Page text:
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Metamorphosis (Switch) Review

by Steven Green - August 19, 2020, 6:13 pm EDT
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Franz Kafka: The Video Game

Games come out all the time that take inspiration from artists, authors, and art. Very rarely, however, do you find a title stuffed with as many references from one place as you’d find in Metamorphosis’ love of Franz Kafka. Due to this, it suffices to say that this game is Kafkaesque, not just in interpretation, but quite literally, as the story in place follows through the two most popular of Kafka’s published works—The Metamorphosis and The Trial. As a platforming adventure title, Metamorphosis offers a unique and interesting world hiding right under our very noses, but unfortunately, the Nintendo Switch will more than likely not be where you’ll want to experience this tale.

Following the transformation of Gregor Samsa into a spider-like insect, you must partake in a quest to not only discover the secret behind this change but also attempt to aid your closest friend Josef in getting out of whatever criminal charges he is facing. Living vicariously through Josef’s journey as you travel through everyday locations from a tiny perspective, you must subtly do whatever is in your power. Beyond the main protagonists, you will also meet all sorts of quirky characters that emanate with that Kafkaesque humor, from a tragic filmmaker who needs help getting his film shown, to a rather flirty beetle looking to help you on your journey. The story matches fairly well with the original works—some artistic liberty aside to combine them—as well as offering several easter eggs to other published writings. Metamorphosis’ story is creative and unique, offering all the weird, wacky, strangeness you’d want from this title based solely on its description. Some of the plot points don’t hold up, but for being a conglomeration, it comes together nicely for the most part.

As a platformer, first and foremost, Metamorphosis has you taking on some great challenges. Traversing the world in insect-form is no easy task, allowing for some interesting locales and predicaments. Utilizing ink or honey to allow for vertical climbs or more story-based decisions adds into an otherwise black-and-white, run-and-jump system. The only true downside to the platforming, outside of its repetitive nature, is that the main mechanic creates some clumsiness in maneuvering this arachnid. Keeping track of balance and location with your odd-shaped body on sometimes perilous stretches of jumps can feel wonky here and there, but otherwise getting around is always a pleasurable, if dicey, experience.

Questing through the adventure portion is mostly bland, where running from bug to bug to gain information or gather some help is as simple as following the map and traveling from A-to-B. These interactions are often used as another excuse to send you through some platforming challenges or to discuss with the oft-fascinating non-player character’s witty dialogue (outside of many spelling and grammatical errors).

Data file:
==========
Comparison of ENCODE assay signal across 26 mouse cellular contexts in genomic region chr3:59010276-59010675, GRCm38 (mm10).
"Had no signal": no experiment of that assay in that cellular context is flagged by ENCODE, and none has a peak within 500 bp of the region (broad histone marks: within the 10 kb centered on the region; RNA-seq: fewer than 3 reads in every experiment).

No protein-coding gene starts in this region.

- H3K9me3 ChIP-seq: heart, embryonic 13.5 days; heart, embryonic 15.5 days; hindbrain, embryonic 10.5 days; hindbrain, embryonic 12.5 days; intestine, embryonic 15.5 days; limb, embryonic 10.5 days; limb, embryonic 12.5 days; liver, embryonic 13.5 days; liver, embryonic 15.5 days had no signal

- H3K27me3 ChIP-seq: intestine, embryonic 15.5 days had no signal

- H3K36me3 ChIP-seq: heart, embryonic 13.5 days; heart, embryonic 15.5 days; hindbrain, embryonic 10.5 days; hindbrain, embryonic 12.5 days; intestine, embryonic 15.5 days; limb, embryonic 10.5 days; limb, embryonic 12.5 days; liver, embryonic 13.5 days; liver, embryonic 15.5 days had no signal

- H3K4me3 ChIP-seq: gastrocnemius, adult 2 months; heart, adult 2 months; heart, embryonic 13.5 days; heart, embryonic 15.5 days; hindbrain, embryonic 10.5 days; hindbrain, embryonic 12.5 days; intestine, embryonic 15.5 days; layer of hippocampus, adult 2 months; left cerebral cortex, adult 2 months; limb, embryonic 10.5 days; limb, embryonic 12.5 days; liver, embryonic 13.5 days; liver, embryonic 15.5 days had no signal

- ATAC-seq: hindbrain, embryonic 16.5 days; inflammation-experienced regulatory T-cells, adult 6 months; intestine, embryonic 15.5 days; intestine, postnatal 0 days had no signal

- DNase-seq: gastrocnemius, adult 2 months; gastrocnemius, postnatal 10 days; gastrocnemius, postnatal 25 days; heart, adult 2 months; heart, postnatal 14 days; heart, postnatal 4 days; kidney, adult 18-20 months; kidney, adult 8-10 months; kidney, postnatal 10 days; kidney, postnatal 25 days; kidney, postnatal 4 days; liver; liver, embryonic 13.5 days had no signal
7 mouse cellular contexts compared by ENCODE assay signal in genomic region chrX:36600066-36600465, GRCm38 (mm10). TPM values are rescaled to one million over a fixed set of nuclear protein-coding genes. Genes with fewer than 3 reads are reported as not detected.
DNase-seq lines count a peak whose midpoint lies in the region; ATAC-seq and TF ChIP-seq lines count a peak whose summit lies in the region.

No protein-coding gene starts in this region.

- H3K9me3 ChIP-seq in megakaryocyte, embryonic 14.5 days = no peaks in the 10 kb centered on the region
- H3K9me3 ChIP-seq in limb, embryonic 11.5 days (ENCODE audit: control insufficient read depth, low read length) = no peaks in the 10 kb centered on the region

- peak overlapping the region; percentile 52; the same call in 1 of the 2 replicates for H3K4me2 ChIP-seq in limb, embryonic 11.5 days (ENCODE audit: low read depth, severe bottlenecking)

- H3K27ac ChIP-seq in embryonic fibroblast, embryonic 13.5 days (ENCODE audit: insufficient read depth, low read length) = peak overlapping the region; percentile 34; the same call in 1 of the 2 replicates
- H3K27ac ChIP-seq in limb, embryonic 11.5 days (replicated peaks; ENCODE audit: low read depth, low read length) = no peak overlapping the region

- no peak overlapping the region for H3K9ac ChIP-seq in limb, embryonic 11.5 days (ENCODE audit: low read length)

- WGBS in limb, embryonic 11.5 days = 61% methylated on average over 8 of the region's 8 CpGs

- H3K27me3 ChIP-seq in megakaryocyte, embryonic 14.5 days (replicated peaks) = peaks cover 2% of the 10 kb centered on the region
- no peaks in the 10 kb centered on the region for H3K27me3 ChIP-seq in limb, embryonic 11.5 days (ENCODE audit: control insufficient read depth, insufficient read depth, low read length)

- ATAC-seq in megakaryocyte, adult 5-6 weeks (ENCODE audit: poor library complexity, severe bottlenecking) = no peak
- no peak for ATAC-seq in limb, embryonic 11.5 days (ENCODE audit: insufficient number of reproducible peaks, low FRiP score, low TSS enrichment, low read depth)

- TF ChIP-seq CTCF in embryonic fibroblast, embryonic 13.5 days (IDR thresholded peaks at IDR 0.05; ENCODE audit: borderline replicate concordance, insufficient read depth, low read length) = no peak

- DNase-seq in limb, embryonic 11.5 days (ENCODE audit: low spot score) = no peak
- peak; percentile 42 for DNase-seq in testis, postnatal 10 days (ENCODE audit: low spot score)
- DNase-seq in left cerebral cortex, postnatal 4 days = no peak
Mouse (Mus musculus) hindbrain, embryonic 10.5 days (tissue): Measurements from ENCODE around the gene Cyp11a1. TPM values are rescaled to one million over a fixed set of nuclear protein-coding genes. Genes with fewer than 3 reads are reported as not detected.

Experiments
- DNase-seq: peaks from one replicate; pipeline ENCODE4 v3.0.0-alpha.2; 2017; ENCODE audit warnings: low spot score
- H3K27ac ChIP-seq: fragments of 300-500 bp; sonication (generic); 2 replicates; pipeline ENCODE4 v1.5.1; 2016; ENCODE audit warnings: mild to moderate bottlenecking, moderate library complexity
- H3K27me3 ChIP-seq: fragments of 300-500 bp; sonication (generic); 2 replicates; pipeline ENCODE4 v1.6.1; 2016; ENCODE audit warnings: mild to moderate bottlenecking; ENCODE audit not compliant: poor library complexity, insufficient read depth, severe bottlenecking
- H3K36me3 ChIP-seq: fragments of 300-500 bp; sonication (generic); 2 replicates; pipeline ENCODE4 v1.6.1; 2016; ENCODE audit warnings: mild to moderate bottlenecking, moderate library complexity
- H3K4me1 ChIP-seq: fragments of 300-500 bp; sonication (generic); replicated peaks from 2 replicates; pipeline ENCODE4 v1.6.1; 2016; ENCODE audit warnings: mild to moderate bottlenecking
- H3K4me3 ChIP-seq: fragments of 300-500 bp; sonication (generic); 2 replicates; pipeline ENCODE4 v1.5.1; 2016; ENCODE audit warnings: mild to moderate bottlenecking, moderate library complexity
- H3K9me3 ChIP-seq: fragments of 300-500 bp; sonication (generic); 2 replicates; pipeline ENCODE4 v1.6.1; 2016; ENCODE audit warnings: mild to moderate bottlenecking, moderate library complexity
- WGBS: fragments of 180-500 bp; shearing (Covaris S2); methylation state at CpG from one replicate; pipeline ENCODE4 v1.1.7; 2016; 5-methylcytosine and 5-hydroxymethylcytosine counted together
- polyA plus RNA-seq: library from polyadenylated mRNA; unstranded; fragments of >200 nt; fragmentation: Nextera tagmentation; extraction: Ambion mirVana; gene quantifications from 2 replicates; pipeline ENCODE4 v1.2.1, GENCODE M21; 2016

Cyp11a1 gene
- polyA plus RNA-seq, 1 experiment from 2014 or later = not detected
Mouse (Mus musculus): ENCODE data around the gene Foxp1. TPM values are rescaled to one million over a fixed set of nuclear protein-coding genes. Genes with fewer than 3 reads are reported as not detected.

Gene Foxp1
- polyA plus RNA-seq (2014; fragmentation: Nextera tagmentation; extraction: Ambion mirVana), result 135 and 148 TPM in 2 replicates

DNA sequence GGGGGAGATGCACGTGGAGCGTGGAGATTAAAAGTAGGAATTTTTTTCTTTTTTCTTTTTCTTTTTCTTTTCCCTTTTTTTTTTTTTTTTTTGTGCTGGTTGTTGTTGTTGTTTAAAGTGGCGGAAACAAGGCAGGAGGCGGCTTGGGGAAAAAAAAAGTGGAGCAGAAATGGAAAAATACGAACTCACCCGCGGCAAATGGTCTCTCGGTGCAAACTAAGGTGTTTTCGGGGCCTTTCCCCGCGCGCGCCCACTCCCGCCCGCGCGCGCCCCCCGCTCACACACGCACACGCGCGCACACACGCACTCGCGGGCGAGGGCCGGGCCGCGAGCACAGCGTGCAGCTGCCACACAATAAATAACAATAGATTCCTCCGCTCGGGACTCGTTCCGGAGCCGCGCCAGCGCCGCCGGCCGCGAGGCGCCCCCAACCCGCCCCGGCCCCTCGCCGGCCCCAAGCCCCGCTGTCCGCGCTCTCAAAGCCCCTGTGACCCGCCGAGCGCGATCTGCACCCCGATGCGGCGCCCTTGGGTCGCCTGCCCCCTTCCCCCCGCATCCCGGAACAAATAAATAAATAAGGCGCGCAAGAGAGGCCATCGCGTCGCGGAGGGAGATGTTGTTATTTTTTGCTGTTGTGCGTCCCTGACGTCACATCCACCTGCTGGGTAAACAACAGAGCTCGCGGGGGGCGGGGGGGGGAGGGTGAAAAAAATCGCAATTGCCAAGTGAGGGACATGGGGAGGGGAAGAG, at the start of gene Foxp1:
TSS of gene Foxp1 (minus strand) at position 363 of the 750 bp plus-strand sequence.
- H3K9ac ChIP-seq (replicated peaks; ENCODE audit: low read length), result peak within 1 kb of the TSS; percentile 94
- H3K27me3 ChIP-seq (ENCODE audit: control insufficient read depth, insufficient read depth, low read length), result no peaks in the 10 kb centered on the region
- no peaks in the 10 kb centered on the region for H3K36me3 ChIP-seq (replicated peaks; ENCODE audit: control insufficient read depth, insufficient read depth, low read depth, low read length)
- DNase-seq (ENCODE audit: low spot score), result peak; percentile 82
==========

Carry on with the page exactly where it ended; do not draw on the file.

Puzzles consist of gathering said information to figure out how you need to interact with the environment. Generally, this results in an engaging response that alters the location you’re moving through. Interactions with the NPCs and humans that sometimes move through these pint-sized locations can also be an interesting result to the completed puzzles. From knocking an apple off a pole to operating a large sorting robot, things get interesting when you settle in, find out what you need to do next, and start to really interact with the environment in enjoyable ways.

I wish I could say that was the end of the review, as these portions are really something worth experiencing most of the time, but the Nintendo Switch port has some major issues performance-wise. From frame stuttering between areas to some serious texture pop-in that is encountered throughout the entire experience. Pair that with two hard crashes (one of which somehow had my Switch register as no longer docked, scaring me into thinking something may be wrong with my system) and you have a recipe for disaster. Metamorphosis just doesn’t play well on our favorite handheld hybrid, unfortunately. Considering you could push through these issues mostly with no issue, we then get to the significant graphical downgrades in this port. One of the biggest sellers to this title is the incredible vistas and top-notch, cartoony looks. While most of the views from afar still hold up for the most part, up-close you have some pretty rough edges and lack of detail across the—often literal—board. A game as pretty-looking as Metamorphosis deserves a playthrough, but the Nintendo Switch version might need to wait for a patch.

Metamorphosis is a love letter to Franz Kafka, that, unfortunately, is in pretty rough shape on the Nintendo Switch. The stuttering, texture pop-in, and hard crashes overshadow an experience that could otherwise be described as generally enjoyable. Witty dialogue, challenging platforming, and the incredible sights to see from this pint-sized perspective would make it worth the issues in performance if it weren’t also for the bland adventuring and jittery controls.


  • Dry humor and creative NPCs make conversations much more enjoyable.
  • If you like Franz Kafka, then have I got the game for you.
  • Platforming is challenging and interesting throughout.
  • Adventuring is bland and puzzles usually are solved simply through discoverable dialogue.
  • Controls are jittery and slightly wonky, making you always feel on edge.
  • Major performance and graphical issues hinder the overall experience.

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Game Profile

Genre Adventure
Developer O2 Games

Worldwide Releases

na: Metamorphosis
Release Aug 12, 2020

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